Dock at the Viking Rowing Club on Surrey Avenue in Ventnor Heights.

VENTNOR – The Board of Commissioners introduced an ordinance Tuesday, July 26 to re-establish the time limit for access to the Viking Rowing Club dock to when the club is open.

For the last two years, the gate to the dock has been locked when rowing club members leave the premises. However, earlier this year, the board expanded access to the dock for crabbing from dusk to dawn.

During the two- to three-week period the dock was open, neighbors who live along the cove noticed increased bad behavior, mostly from juveniles, including swimming unsupervised, alcohol and drug use, and profanity, they said.

The new ordinance limits use of the dock for its intended purpose – putting boats into the water. The gate will be open only when Viking Rowing Club members are present and signage will be posted prohibiting swimming.

The gate limits access to the rowing dock.

News that the gate would once again be closed drew the ire of posters on the Ventnor Community Forum Facebook page, who said the dock should be open to the public because it falls under Green Acres regulations. None of them were present to address their concerns during the meeting.

Residents who live along Surrey Avenue were there to continue their advocacy to limit access to times when members of the club are present.

Commissioner Tim Kriebel provided insight into the background that resulted in the dock area being locked two years ago.

“This has been a hot topic going back to 1992 when the exact same circumstances took place,” Kriebel said.

He said New Jersey Department of Environmental Protection, which oversees the Green Acres program, met with the city, residents and club members in 1992 and reviewed all documentation for the use of the city-owned property for the purpose of rowing education and training, and determined in a June 23, 1992 letter to the city that the Viking Rowing Club’s intended purpose meets the requirements for open space designation.

He said although the city owns the land, it has leased the property to the foundation for $1 a year. The foundation built the Doc Holland boathouse and the dock and is responsible for maintaining the property, but the city could still be held liable if someone is injured, Kriebel said.

Club members include individuals and high school teams.

There is still open access on the beaches on either side of the dock were people can launch their kayaks, he said.

Police Chief Doug Biagi agreed it is unsafe to swim in the area because there’s “stuff down there you don’t want to take a chance jumping into”, including bicycles that juveniles have ridden off the dock.

“That spot has historically been a dumping spot for everything – bikes, shopping carts, old crab pots, lost fishing lines, even had a body wash up over there. This is not a swimmer friendly type of area,” he said.

Children play in the water on the beach next to the dock.

He said it is a “stability” dock, specifically designed for the launching of crew boats.

“The dock is going to be used as a dock, which is solely for the launching boats,” he said.

Biagi said the city’s Joint Insurance Fund supports the limitation.

“It would be irresponsible of us to allow kids to swim at taxpayers’ risk,” Kriebel said. “There is not some other hidden agenda to avoid using it. We’re keeping it open to the public when it’s in use. We will look at it through the same lens with an eye for public safety.”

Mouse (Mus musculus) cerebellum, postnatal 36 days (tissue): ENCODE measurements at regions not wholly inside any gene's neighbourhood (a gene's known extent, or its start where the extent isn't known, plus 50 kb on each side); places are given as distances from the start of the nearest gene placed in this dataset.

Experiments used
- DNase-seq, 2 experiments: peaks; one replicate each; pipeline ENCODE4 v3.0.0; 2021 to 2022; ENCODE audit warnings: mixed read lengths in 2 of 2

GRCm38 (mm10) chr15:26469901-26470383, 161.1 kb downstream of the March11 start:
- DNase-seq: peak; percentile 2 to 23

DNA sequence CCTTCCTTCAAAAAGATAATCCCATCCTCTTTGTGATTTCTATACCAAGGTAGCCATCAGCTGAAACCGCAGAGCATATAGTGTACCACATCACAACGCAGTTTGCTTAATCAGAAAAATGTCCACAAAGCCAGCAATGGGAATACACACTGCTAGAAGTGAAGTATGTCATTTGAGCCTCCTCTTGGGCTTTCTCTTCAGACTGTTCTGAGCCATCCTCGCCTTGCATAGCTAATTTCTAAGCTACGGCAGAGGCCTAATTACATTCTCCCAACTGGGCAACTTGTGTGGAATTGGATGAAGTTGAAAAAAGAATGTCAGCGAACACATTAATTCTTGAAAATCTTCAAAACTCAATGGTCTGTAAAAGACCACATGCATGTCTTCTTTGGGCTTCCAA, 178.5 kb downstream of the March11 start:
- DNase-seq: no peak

Enforcement would be based on complaints received by the Police Department, Biagi said.

“We find when its locked we have less problems and we can respond and we’ll deal with it. We’ll look at it strictly as a safety aspect. It’s a no brainer, just like anything else,” Biagi said.

“Locking it has curbed that behavior,” Kriebel said. “Signage and returning to that policy is in the city’s best interest.”

“It’s the dock, not access to the water, which I think a lot of people were getting upset about,” Mayor Beth Holtzman said. “They can still access the water. We can still have possible problems.”

The beach provides access for the public.

Resident Tom Hewitt, who works at the boathouse, called for the board to consider a compromise that would provide access to the dock for others who want to use it legitimately without paying fees to be part of the rowing club.

“It’s a bit of a country club situation,” he said about the rowing club. “It’s not open to the public.”

He suggested allowing the city or Viking Rowing Club to issue keys to unlock the gate.

“The police can help manage that type of system,” Biagi said. “We do this for the basketball courts and the community building. We’ve done this sort of thing before.”

“If you are going to expand the use for the public, that becomes a part of a conversation with the board of the rowing club,” Kriebel said.

The “Doc” Holland Boathouse.

Another resident defended the fees paid for membership in the rowing club.

“You should be a member if you want to use that rowing dock,” she said. “That’s how they receive their revenue stream to keep it clean, do the maintenance, change the lights, etcetera.”

Resident Michael Berenotto, who obtained 100 signatures on a petition asking the city to limit access, said key entry system was a “bad idea.”

“It’s worked well for two years. I don’t see the need to change it,” he said.

Kriebel said the issue has brought too light a facet of the city’s Master Plan to establish a pier in the Ventnor West area that can be open for multiple purposes, including crabbing, fishing, boating and observing nature.

A public hearing on the ordinance will be held 5:30 p.m. Thursday, Aug. 9.

Nanette LoBiondo Galloway

Award winning journalist covering news, events and people of Atlantic County for more than 20 years.